Ankle injuries are often thought of as sports injuries. But you don't have to be an athlete or even a "weekend warrior" to turn your ankle and hurt it. Something as simple as walking on an uneven surface can cause a painful, debilitating sprain.
Ankle injuries can happen to anyone at any age. However, men between 15 and 24 years old have higher rates of ankle sprain, compared to women older than age 30 who have higher rates than men. Half of all ankle sprains occur during an athletic activity. Every day in the U.S., 25,000 people sprain their ankle. And more than 1 million people visit emergency rooms each year because of ankle injuries. The most common ankle injuries are sprains and fractures, which involve ligaments and bones in the ankle. But you can also tear or strain a tendon.

Cartilage Repair (Osteochondral Lesions)

Symptomatic osteochondral ankle defects often require surgical treatment. An osteochondral ankle defect is a lesion of the talar cartilage and subchondral bone mostly caused by a single or multiple traumatic events, leading to partial or complete detachment of the fragment. The defects cause deep ankle pain associated with weightbearing. Impaired function, limited range of motion, stiffness, catching, locking and swelling may be present. These symptoms place the ability to walk, work and perform sports at risk.

Complex Ankle/Foot Deformity Correction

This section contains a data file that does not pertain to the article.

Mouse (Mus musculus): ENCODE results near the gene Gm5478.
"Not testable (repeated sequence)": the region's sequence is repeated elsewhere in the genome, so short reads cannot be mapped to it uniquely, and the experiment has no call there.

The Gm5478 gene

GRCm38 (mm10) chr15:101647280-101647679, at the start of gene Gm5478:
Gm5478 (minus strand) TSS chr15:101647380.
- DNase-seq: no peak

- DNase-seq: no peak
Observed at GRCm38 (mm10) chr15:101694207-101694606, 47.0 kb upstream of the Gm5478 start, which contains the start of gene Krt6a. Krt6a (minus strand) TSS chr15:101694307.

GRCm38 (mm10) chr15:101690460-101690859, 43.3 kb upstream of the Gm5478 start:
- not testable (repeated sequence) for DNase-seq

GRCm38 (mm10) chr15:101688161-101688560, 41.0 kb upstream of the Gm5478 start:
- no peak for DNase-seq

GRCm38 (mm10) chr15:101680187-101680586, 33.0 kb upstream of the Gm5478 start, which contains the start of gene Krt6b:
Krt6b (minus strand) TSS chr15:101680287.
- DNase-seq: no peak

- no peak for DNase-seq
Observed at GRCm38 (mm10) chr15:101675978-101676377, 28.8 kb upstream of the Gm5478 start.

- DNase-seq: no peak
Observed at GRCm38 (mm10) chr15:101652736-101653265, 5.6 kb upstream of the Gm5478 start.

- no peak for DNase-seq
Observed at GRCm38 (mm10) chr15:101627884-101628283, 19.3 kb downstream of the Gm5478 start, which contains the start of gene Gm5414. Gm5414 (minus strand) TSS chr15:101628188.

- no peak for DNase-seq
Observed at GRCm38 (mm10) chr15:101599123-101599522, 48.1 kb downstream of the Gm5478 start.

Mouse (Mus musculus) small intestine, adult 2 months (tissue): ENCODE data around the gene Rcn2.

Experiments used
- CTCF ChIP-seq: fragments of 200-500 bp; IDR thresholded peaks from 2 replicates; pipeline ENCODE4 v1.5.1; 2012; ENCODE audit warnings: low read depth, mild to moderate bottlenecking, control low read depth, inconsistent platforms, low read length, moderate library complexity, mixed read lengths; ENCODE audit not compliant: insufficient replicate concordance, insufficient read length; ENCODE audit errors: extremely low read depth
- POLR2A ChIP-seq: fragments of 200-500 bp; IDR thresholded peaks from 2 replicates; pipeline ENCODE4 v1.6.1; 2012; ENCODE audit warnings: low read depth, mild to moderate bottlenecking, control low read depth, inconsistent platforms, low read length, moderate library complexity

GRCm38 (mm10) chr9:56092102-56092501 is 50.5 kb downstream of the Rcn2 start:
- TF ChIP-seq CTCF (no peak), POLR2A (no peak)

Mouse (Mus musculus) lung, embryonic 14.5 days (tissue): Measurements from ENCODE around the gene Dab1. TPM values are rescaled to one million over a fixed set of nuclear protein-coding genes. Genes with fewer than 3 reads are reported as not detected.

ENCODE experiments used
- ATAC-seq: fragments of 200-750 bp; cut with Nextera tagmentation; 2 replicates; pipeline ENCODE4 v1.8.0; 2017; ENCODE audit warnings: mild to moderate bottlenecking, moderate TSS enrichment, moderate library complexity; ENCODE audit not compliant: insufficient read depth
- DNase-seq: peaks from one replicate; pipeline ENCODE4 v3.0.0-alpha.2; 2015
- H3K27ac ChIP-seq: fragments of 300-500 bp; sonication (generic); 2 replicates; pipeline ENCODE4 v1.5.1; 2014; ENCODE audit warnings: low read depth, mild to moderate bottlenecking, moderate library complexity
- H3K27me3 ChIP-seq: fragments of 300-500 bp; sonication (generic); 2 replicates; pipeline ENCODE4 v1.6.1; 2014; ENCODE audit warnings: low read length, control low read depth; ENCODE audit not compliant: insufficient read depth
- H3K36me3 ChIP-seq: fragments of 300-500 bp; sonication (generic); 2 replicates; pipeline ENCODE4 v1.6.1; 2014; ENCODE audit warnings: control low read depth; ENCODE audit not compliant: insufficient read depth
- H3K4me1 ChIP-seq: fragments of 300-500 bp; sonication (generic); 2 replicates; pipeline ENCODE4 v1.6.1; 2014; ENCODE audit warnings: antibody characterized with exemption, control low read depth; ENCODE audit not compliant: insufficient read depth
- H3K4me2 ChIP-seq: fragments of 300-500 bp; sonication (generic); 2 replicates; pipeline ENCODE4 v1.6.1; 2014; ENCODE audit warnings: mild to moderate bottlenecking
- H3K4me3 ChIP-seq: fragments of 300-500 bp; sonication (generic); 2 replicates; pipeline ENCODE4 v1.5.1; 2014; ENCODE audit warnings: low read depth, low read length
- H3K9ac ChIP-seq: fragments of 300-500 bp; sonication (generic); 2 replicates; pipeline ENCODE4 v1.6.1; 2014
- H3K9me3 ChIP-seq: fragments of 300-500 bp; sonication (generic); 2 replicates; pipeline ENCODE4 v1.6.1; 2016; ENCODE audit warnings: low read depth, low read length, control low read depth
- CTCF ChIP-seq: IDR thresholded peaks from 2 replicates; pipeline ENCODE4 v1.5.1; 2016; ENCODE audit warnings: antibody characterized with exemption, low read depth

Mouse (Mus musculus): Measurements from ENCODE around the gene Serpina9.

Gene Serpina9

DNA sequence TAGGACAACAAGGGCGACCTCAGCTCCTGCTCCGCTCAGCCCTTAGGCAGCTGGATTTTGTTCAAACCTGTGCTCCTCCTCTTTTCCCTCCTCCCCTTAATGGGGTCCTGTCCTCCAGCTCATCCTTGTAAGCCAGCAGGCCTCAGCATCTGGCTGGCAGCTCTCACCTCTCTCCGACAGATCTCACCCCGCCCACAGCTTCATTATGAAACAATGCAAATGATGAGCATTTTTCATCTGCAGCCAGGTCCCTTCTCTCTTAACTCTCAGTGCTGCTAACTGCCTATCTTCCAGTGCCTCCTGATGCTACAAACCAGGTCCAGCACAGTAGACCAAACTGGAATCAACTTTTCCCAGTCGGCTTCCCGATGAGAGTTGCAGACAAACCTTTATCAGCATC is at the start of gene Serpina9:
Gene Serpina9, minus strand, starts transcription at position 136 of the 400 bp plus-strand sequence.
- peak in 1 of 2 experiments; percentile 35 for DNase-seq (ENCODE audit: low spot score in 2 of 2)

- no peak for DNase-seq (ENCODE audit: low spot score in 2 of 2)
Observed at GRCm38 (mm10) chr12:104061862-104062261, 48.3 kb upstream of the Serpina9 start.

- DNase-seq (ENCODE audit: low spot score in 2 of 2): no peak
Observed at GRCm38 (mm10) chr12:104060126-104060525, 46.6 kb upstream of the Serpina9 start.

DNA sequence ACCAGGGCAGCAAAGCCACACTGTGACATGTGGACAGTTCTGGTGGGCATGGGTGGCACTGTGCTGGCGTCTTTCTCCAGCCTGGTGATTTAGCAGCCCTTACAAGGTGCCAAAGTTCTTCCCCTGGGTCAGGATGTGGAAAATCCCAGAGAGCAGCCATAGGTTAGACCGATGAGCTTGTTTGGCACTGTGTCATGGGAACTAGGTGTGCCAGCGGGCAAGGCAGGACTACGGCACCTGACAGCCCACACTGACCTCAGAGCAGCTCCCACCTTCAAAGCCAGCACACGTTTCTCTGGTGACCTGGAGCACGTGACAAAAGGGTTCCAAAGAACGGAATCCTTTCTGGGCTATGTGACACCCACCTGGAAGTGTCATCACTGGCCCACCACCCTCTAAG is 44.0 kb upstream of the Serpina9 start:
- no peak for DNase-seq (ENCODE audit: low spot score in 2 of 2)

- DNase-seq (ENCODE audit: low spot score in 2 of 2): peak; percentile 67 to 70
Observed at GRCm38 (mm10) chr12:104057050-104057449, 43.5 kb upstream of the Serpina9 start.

Complex foot and ankle deformity can be difficult to treat with conventional surgical approaches. Deformity and instability of the ankle can be seen in Charcot arthropathy, and in other neuropathic conditions. External fixation with acute or gradual correction of deformities can be used to safely treat complex ankle deformity.
Following ankle trauma, infection, or even a failed ankle replacement, there is often significant bone loss around the ankle.

Total Ankle Replacement

Ankle replacement, or ankle arthroplasty, is a surgical procedure to replace the damaged articular surfaces of the human ankle joint with prosthetic components. This procedure is becoming the treatment of choice for patients requiring arthroplasty, replacing the conventional use of arthrodesis, i.e. fusion of the bones. The restoration of range of motion is the key feature in favor of ankle replacement with respect to arthrodesis. However, clinical evidence of the superiority of the former has only been demonstrated for particular isolated implant designs.

Ankle Fusions